Rising copper demand augurs well for miners’ profits at a time when there are constraints to supply growth. Colin Bird, chairman of Jubilee Metals, notes that “the outlook for copper in particular remains buoyant, with many predictions that the year 2030 will see a doubling in demand. I see the supply side being severely challenged, with Chile, as a major contributor to the copper supply, being challenged technically and socially. The large copper systems that are now in favour are few and far between and have a gestation period of some 12 years.”

Jubilee’s exposure to platinum group metals (PGMs) has green credentials, too, given that the emergence of the fuel cell, particularly in China, is likely to drive up the PGM price as demand for such energy increases over the coming years. The same dynamic is positive for Sylvania Platinum (SLP:90p), a cash-rich, fast-growing, low-cost South African producer and developer of platinum, palladium and rhodium.

Another way of playing the green revolution is through companies that will profit from increased demand for electric vehicle battery metals. It’s already happening: the lithium carbonate equivalent (LCE) price has risen fourfold since the start of 2021. That’s good news for Trident, which owns a valuable royalty over the Thacker Pass lithium open mine project in Nevada, one of the largest known lithium deposits in North America.



Trident has acquired a 60 per cent interest over the Thacker Pass lithium project, one of the largest known lithium resources in North America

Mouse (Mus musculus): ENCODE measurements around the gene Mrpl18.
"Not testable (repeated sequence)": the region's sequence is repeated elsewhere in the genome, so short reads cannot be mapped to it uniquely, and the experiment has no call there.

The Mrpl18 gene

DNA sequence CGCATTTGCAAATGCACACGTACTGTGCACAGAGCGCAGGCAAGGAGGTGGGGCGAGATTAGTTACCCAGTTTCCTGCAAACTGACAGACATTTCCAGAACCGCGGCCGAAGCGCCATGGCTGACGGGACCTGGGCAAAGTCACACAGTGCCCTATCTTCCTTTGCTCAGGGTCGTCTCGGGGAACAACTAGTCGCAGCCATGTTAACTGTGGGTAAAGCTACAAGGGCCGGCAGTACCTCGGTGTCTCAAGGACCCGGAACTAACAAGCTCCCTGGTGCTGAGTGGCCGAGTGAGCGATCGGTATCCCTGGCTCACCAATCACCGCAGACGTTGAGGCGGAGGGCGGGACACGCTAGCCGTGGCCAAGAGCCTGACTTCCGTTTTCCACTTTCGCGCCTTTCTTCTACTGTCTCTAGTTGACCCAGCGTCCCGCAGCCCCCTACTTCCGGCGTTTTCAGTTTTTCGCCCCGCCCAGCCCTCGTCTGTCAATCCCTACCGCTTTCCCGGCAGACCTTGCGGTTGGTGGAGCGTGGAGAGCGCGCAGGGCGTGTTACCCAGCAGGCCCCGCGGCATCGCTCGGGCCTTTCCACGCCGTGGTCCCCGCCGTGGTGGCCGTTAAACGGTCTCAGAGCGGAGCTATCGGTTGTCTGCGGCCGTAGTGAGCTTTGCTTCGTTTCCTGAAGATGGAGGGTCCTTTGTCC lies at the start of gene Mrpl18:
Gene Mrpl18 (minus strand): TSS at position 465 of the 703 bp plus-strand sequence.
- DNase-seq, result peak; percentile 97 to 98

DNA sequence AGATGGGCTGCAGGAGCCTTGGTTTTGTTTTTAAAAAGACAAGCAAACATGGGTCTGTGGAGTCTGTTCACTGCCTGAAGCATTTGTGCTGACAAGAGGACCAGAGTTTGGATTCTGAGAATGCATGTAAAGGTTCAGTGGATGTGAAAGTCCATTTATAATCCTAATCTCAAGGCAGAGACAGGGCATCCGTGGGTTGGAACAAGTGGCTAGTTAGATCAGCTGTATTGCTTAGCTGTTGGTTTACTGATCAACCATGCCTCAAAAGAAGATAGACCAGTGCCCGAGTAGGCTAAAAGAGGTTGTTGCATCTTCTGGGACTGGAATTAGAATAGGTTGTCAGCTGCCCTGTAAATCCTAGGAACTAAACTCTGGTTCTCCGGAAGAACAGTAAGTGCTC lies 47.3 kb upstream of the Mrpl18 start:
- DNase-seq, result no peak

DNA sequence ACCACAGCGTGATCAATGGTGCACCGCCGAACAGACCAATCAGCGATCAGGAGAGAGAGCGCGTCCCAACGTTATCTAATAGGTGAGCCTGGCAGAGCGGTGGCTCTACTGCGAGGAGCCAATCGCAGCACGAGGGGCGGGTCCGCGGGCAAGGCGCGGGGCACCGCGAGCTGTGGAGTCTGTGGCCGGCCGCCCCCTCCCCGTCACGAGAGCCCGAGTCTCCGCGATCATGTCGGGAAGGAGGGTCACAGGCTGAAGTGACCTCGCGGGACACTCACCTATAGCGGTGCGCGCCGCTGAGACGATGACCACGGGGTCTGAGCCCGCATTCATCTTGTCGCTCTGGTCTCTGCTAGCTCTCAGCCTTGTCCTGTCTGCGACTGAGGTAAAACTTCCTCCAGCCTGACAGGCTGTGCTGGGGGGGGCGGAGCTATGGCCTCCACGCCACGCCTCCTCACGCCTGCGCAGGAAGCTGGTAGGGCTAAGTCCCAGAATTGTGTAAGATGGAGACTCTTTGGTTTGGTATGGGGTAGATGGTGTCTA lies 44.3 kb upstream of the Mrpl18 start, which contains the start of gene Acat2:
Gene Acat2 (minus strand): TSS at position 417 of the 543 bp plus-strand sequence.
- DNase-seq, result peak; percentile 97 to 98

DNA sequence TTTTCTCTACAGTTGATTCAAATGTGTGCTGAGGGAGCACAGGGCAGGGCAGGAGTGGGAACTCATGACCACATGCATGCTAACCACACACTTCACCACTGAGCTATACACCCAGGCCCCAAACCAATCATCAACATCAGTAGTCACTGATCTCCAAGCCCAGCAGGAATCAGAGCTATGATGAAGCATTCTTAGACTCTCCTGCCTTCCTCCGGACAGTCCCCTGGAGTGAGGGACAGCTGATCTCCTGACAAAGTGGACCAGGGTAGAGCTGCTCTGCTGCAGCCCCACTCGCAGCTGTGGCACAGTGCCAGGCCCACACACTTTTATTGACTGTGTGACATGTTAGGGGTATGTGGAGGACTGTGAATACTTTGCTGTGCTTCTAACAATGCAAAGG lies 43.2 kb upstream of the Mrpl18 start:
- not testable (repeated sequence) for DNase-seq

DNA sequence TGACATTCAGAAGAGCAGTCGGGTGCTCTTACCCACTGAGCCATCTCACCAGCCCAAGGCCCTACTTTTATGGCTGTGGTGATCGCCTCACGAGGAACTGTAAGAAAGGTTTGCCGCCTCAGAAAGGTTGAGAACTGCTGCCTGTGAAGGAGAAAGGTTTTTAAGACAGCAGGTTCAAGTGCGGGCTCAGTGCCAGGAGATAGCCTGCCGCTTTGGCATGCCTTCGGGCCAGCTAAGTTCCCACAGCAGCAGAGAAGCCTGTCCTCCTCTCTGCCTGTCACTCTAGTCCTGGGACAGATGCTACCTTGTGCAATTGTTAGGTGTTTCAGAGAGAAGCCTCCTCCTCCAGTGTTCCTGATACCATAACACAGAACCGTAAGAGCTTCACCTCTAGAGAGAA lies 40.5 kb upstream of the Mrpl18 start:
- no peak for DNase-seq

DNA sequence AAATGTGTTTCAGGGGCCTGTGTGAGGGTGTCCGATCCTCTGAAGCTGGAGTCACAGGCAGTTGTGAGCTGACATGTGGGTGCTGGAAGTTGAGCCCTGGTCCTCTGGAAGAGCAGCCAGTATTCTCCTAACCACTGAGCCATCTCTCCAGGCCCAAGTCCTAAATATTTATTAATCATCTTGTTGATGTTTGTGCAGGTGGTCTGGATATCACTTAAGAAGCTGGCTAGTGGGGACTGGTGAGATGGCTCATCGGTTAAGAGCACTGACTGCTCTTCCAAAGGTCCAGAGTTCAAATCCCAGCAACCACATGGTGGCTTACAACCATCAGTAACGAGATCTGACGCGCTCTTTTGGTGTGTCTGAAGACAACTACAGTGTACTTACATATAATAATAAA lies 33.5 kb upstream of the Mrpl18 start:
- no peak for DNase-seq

Trident’s royalty has an estimated post-tax net present value of $152m (£114m, or 62p a share) at a long-term LCE price of $24,000 per tonne (spot value $31,000 per tonne) after applying an 8 per cent discount rate to projected royalty streams. To put that valuation into perspective, it’s 22 per cent more than Trident’s own market capitalisation.

It's worth noting, too, that many investors buy commodities as an inflation hedge. Assuming central banks around the world maintain relatively benign monetary policies as QE programmes are wound down, then the commodity complex should continue to perform well in a negative real interest rate environment. Talk of a commodities supercycle is not without merit.


Going global

It would be foolhardy not to consider global trends to diversify portfolios and enhance performance. Investing in international markets has never been easier. With the benefit of low-cost online sharedealing, it is possible for any retail investor to capitalise on overseas investment opportunities that were once only available to large institutional funds. I take a thematic approach to identify global themes and then seek out an investment vehicle to play them out.